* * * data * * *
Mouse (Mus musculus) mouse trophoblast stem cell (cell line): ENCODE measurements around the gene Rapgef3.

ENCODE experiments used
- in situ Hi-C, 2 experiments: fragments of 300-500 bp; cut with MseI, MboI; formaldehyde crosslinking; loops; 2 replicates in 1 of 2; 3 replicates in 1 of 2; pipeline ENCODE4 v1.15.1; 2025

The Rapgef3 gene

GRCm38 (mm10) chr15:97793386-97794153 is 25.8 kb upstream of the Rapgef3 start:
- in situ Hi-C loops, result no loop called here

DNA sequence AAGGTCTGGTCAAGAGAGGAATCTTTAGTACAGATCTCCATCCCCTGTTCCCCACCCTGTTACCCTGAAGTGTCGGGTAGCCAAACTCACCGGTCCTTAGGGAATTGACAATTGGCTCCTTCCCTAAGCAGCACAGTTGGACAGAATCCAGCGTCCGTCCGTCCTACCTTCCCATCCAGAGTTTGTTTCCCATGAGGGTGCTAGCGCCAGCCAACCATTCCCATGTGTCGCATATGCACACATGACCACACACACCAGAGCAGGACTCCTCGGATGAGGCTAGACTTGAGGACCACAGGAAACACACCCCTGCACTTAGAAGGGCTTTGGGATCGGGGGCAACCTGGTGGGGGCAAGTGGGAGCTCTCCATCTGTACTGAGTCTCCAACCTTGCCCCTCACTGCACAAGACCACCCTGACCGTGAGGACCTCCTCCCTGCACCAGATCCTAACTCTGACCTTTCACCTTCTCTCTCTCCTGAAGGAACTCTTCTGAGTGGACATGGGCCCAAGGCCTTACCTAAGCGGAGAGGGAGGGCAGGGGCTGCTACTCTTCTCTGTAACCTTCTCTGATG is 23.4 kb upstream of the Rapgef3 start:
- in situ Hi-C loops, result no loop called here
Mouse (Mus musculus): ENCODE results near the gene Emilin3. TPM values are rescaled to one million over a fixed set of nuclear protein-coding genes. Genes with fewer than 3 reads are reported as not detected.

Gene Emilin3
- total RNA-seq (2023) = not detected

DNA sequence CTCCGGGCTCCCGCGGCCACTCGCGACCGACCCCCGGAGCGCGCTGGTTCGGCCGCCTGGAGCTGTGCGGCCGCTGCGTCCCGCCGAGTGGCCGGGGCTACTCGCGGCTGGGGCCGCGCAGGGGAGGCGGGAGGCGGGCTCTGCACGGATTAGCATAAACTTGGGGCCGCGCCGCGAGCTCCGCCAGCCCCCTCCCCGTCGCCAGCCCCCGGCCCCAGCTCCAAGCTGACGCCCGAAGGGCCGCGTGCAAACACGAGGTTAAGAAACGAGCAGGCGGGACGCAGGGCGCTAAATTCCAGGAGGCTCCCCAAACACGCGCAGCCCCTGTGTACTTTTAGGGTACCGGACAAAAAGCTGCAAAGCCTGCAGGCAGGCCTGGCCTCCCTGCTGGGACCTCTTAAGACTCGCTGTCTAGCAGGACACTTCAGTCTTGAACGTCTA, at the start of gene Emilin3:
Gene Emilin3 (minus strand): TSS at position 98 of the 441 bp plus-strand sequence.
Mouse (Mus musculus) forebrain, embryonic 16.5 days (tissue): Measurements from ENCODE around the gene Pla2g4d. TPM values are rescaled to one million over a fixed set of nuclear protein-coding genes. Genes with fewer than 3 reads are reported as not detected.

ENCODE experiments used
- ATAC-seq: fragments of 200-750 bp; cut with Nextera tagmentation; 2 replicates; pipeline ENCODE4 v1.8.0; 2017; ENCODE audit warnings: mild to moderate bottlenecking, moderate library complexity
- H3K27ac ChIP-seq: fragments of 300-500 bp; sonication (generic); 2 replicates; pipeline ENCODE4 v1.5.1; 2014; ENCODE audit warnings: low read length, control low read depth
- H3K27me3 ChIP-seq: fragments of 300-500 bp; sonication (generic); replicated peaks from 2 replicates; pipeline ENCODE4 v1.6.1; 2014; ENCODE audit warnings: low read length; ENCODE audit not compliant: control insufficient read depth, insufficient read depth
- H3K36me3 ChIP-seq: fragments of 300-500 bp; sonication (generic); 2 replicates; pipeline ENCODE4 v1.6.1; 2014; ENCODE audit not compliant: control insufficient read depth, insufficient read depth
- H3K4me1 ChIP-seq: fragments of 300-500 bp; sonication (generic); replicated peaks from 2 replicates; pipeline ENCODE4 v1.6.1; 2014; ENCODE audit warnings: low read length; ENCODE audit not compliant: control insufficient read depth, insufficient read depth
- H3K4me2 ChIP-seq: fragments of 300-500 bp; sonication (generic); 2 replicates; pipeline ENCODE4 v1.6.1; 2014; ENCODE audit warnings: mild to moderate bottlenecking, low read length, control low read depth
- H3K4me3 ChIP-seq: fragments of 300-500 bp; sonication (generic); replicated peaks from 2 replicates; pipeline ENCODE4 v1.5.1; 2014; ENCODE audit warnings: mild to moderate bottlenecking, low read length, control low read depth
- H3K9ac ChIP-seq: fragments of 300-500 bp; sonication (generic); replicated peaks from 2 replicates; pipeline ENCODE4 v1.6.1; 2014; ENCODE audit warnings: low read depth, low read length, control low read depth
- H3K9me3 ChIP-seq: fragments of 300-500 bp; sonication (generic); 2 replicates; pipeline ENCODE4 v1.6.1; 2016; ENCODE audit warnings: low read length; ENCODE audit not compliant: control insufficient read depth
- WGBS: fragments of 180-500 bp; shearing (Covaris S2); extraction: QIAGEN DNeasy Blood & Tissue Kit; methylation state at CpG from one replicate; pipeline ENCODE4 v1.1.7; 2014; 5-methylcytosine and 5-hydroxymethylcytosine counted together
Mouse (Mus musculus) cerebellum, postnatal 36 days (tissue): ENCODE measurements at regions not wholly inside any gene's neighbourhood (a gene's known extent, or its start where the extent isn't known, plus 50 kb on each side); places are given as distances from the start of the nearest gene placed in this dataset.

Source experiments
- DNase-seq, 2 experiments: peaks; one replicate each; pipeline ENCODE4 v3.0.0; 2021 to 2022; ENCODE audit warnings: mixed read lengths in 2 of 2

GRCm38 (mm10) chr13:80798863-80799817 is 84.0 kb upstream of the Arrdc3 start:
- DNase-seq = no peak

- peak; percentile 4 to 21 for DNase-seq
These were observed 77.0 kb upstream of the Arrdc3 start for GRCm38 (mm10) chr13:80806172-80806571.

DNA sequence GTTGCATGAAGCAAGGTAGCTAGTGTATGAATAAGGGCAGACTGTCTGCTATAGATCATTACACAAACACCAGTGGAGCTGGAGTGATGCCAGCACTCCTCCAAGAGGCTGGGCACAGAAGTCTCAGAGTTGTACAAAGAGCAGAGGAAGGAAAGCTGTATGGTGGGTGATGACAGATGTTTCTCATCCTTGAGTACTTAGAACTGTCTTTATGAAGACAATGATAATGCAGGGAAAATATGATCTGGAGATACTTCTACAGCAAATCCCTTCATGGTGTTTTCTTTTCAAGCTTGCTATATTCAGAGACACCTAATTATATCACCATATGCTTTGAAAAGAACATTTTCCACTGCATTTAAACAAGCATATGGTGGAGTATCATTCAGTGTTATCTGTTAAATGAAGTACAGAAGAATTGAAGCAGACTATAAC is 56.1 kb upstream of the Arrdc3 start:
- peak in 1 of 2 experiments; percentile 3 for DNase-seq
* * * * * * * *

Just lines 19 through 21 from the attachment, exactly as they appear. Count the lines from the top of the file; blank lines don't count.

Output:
- H3K36me3 ChIP-seq: fragments of 300-500 bp; sonication (generic); 2 replicates; pipeline ENCODE4 v1.6.1; 2014; ENCODE audit not compliant: control insufficient read depth, insufficient read depth
- H3K4me1 ChIP-seq: fragments of 300-500 bp; sonication (generic); replicated peaks from 2 replicates; pipeline ENCODE4 v1.6.1; 2014; ENCODE audit warnings: low read length; ENCODE audit not compliant: control insufficient read depth, insufficient read depth
- H3K4me2 ChIP-seq: fragments of 300-500 bp; sonication (generic); 2 replicates; pipeline ENCODE4 v1.6.1; 2014; ENCODE audit warnings: mild to moderate bottlenecking, low read length, control low read depth